Barbiturates were introduced into medical practice during the early 1900s, for combating insomnia, anxiety, and seizures. Despite occasional flurries of concern, not until the 1960s did much alarm grow about barbiturates in the United States. Members of a U.S. Senate subcommittee began portraying the drug class as a menace in the 1970s, and afterward stricter controls were put on use.
Barbiturates and alcohol have similar effects. If someone intoxicated by alcohol takes barbiturates, the drunkenness will deepen as if more alcohol had been swallowed.
Pharmaceutical effects of alcohol alone can kill a person who overdoses, and adding barbiturates can transform a session of social drinking into a fatal one. More than one person has died by taking barbiturate sleeping pills with alcohol instead of water.
The similarity of alcohol and barbiturates is also shown by the appearance of a serious withdrawal syndrome called delirium tremens in alcohol and barbiturate abusers who are cut off from their drug. Lesser withdrawal symptoms for both drugs may include perspiring and vomiting. Barbiturate withdrawal may involve dizziness, tremors, fidgety behavior, edgy feelings, and insomnia. Even with strict medical supervision, withdrawal can be fatal. Tolerance can develop. More details can be found in alphabetical entries for spec barbiturates.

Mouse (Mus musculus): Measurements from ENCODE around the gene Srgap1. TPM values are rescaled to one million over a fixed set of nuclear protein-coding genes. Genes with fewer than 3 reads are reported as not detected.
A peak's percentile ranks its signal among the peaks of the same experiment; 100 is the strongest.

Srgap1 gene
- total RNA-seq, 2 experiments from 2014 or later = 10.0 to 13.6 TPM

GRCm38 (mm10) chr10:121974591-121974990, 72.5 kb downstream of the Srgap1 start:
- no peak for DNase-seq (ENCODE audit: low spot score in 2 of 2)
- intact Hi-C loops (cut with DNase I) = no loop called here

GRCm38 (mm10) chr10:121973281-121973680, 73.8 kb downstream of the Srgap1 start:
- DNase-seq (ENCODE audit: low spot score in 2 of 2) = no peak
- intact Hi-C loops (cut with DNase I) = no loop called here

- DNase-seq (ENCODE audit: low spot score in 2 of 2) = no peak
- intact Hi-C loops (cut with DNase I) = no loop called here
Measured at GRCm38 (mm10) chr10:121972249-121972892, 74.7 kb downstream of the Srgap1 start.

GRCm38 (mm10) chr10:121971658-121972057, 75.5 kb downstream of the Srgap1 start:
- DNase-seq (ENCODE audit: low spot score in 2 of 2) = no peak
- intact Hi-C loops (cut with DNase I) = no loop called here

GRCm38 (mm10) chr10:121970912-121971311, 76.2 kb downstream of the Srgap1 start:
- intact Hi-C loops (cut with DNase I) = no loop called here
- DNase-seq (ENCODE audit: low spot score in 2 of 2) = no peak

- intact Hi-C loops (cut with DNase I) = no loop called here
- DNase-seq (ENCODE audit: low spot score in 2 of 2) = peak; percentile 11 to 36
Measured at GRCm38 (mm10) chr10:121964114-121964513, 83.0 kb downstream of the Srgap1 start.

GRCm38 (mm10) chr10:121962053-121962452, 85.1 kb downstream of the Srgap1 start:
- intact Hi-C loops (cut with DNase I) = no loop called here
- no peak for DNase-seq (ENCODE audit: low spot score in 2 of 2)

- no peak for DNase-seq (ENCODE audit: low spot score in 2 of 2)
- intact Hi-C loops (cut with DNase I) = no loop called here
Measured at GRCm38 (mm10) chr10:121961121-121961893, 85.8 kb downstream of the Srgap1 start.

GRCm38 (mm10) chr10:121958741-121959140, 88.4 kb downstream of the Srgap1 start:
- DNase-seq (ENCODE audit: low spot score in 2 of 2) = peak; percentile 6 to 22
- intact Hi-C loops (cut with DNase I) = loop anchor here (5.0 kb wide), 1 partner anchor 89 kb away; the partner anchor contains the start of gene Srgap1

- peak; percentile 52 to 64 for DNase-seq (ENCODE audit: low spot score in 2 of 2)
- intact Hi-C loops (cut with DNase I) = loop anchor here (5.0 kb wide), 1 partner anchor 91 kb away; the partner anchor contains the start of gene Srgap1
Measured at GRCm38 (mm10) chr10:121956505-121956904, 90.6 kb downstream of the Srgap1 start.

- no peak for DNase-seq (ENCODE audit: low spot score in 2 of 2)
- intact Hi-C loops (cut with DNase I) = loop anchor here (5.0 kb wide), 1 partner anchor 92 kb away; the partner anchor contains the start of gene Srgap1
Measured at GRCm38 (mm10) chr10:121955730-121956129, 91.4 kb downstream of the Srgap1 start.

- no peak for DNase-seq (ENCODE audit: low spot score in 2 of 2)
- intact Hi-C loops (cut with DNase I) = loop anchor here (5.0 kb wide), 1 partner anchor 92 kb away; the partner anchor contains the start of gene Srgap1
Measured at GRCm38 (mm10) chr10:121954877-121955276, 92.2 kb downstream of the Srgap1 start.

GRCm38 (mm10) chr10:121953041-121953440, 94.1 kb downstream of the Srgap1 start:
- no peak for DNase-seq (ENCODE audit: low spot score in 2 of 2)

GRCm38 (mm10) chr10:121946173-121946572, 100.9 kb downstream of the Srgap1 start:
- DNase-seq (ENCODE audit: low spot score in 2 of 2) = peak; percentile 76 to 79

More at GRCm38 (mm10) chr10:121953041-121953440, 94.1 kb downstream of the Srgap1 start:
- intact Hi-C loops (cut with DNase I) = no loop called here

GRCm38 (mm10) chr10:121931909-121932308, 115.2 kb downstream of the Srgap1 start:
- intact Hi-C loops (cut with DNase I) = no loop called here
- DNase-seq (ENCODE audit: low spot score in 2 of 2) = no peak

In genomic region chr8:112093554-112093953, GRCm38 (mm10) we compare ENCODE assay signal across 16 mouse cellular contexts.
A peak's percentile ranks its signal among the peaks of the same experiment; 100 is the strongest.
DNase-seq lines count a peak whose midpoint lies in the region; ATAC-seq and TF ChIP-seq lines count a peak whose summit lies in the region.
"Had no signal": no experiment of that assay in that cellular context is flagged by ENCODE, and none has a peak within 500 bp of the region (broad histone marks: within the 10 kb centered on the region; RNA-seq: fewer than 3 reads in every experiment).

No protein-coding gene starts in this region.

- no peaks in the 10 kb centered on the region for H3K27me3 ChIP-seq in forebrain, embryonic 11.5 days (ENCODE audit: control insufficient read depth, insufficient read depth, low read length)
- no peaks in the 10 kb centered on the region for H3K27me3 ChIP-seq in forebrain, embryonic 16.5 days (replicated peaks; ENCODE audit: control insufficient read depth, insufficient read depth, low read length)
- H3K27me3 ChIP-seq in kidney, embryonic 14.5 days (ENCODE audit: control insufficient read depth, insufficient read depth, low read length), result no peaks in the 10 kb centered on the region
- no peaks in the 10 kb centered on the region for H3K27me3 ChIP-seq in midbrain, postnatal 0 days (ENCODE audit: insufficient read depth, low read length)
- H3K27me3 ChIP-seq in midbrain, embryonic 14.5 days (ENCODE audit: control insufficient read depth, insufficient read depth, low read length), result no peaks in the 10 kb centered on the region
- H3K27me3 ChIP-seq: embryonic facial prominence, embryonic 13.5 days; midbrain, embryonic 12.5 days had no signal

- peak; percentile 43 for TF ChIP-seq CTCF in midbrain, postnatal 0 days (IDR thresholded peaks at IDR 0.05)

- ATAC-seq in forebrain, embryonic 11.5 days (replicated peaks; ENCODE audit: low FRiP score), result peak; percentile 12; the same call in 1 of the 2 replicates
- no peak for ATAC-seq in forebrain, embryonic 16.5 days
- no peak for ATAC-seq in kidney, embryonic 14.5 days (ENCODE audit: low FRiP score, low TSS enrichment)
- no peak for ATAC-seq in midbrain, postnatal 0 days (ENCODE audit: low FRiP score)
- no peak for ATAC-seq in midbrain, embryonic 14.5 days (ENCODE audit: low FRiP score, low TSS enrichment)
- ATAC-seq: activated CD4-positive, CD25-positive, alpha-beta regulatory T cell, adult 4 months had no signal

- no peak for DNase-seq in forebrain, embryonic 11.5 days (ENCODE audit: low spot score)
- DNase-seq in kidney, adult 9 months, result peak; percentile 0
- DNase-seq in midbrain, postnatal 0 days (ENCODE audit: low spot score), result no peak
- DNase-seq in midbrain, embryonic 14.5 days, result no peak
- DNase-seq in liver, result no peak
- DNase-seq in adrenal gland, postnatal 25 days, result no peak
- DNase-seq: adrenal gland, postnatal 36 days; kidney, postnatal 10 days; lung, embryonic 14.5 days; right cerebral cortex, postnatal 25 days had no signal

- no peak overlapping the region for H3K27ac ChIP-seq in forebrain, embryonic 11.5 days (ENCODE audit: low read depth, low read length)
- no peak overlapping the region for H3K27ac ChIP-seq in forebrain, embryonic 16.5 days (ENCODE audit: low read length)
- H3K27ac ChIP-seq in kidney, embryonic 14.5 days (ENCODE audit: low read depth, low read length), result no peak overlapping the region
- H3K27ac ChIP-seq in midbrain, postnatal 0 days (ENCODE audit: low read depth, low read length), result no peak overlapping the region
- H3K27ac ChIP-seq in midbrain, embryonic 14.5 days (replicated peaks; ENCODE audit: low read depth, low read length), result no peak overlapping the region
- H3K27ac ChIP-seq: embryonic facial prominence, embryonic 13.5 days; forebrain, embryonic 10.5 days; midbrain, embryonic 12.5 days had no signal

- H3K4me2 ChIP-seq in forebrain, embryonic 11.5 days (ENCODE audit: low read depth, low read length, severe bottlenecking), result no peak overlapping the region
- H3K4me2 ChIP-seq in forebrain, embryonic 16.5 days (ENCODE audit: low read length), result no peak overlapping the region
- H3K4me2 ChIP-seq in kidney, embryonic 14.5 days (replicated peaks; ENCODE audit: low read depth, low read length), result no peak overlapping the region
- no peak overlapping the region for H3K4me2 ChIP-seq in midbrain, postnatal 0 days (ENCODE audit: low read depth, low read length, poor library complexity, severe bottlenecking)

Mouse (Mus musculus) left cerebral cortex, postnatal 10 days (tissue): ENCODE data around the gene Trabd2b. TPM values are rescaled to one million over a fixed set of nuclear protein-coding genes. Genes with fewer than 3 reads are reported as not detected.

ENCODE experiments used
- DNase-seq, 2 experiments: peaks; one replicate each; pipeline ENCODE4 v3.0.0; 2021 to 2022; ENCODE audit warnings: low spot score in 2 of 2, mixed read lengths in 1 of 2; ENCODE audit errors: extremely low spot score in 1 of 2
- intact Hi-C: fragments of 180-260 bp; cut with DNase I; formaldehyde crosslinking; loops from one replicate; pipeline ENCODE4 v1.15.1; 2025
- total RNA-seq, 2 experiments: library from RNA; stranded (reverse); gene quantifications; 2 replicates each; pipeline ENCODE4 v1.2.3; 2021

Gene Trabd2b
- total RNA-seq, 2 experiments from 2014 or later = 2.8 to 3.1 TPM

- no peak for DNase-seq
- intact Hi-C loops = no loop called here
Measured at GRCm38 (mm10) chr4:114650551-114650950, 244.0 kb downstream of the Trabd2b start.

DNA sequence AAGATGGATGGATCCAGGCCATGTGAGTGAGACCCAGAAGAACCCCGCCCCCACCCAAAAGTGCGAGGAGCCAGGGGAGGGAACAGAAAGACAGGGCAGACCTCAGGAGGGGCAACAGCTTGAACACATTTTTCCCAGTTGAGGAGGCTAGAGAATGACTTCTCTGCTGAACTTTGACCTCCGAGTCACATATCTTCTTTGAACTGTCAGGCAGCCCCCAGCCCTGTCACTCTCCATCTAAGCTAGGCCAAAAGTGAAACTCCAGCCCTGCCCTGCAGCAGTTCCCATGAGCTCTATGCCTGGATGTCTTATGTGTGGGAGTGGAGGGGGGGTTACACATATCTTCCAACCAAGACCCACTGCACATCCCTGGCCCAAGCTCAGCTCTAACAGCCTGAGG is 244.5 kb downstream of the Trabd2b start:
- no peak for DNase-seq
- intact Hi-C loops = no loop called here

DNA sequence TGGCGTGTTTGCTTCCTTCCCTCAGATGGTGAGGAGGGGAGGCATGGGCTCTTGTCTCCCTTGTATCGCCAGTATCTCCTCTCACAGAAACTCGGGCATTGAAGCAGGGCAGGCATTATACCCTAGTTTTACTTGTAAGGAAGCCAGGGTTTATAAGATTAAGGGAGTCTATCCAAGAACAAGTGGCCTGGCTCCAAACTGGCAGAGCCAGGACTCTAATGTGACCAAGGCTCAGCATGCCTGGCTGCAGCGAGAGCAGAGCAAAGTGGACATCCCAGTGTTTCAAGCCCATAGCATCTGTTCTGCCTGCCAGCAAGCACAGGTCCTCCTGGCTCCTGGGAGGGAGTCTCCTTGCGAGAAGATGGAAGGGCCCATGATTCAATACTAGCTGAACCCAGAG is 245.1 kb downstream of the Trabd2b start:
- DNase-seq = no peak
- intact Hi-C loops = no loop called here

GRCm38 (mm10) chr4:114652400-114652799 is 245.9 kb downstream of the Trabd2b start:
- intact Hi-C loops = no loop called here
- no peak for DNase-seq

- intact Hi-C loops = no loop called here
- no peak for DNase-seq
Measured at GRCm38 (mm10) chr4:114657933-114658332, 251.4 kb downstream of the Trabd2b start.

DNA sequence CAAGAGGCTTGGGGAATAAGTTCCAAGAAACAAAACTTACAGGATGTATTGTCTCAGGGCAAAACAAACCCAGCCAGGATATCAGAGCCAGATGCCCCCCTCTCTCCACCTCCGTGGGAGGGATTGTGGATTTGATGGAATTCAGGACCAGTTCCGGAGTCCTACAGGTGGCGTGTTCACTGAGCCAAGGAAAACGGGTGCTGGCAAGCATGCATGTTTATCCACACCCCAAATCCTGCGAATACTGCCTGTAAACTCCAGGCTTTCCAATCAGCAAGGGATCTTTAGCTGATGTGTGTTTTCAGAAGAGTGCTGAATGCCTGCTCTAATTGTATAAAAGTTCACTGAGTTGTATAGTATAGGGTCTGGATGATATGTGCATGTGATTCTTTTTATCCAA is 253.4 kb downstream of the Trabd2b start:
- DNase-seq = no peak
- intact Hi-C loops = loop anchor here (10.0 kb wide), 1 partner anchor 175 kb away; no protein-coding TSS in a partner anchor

A person using barbiturates should take the same precautions as a person using alcohol, for example, using care about running dangerous machinery such as automobiles.
Barbiturates can cause reflex sympathetic dystrophy of the arm, a disease in which a hand loses bone density and becomes painful and difficult to move. This class of drugs may also cause a syndrome that produces pain in the shoulder and hand, interfering with their movement.
Extended dosage with barbiturates may cause rickets, a disease in which bones soften. One of the most dangerous effects of barbiturate overdose is temporary stoppage of electrical activity in the brain, which could lead to premature declaration of a patient’s death, particularly if the patient is being treated for some injury without caregivers knowing about the person’s barbiturate usage.
This class of substances may interfere with blood thinner medicine, with birth control pills, and with other female hormone medications. Barbiturates may extend the time that an MAOI dose lasts.
In animal experiments barbiturates have encouraged the development of cancer.
When used by pregnant women, barbiturates can cause birth defects ranging from internal organ deformities to malformations of the face. If a pregnant woman uses barbiturates regularly, her offspring may be born resonant with them. This class of drugs passes into the milk of nursing mothers and may depress consciousness, pulse rate, and respiration of nursing infants.
For information about specific barbiturate class depressants, see alphabetical listings for: butalbital, mephobarbital, pentobarbital, and phenobarbital.